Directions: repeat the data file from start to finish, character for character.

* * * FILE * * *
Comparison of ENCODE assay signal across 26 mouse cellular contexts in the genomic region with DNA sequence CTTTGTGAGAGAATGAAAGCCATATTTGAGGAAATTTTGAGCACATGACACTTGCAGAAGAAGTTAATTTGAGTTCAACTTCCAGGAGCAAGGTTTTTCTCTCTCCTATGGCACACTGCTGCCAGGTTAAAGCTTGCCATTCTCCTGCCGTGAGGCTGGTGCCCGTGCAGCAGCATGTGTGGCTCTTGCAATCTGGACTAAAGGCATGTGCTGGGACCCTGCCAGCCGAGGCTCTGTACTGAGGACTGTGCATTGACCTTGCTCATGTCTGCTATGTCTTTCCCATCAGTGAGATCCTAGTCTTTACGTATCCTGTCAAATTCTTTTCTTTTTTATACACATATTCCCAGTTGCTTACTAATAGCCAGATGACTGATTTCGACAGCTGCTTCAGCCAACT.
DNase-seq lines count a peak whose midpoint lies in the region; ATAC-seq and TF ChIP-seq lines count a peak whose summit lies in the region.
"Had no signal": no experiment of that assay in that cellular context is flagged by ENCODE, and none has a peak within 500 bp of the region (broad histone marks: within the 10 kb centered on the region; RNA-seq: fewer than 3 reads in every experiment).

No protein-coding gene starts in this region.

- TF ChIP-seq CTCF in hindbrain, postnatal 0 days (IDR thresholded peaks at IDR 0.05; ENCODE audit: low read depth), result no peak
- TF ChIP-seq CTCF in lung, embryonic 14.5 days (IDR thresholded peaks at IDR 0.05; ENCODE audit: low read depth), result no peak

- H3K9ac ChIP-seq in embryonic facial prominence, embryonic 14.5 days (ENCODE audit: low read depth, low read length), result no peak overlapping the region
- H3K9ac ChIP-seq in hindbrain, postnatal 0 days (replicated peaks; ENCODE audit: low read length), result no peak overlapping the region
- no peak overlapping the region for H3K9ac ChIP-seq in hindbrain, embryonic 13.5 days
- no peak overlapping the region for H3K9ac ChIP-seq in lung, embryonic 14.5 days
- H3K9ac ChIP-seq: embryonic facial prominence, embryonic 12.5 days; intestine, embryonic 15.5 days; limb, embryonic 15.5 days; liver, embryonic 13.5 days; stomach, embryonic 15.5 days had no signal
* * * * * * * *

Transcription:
Comparison of ENCODE assay signal across 26 mouse cellular contexts in the genomic region with DNA sequence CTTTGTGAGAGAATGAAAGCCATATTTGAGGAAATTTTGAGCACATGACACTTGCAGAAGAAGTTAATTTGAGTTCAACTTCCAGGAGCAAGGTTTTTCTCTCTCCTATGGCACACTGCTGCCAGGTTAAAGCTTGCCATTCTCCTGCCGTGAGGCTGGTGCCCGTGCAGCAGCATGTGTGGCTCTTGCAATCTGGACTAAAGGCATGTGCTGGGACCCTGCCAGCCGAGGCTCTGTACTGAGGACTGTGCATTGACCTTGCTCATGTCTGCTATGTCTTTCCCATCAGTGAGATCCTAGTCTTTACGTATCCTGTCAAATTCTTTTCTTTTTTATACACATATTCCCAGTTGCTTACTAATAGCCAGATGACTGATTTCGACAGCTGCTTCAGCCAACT.
DNase-seq lines count a peak whose midpoint lies in the region; ATAC-seq and TF ChIP-seq lines count a peak whose summit lies in the region.
"Had no signal": no experiment of that assay in that cellular context is flagged by ENCODE, and none has a peak within 500 bp of the region (broad histone marks: within the 10 kb centered on the region; RNA-seq: fewer than 3 reads in every experiment).

No protein-coding gene starts in this region.

- TF ChIP-seq CTCF in hindbrain, postnatal 0 days (IDR thresholded peaks at IDR 0.05; ENCODE audit: low read depth), result no peak
- TF ChIP-seq CTCF in lung, embryonic 14.5 days (IDR thresholded peaks at IDR 0.05; ENCODE audit: low read depth), result no peak

- H3K9ac ChIP-seq in embryonic facial prominence, embryonic 14.5 days (ENCODE audit: low read depth, low read length), result no peak overlapping the region
- H3K9ac ChIP-seq in hindbrain, postnatal 0 days (replicated peaks; ENCODE audit: low read length), result no peak overlapping the region
- no peak overlapping the region for H3K9ac ChIP-seq in hindbrain, embryonic 13.5 days
- no peak overlapping the region for H3K9ac ChIP-seq in lung, embryonic 14.5 days
- H3K9ac ChIP-seq: embryonic facial prominence, embryonic 12.5 days; intestine, embryonic 15.5 days; limb, embryonic 15.5 days; liver, embryonic 13.5 days; stomach, embryonic 15.5 days had no signal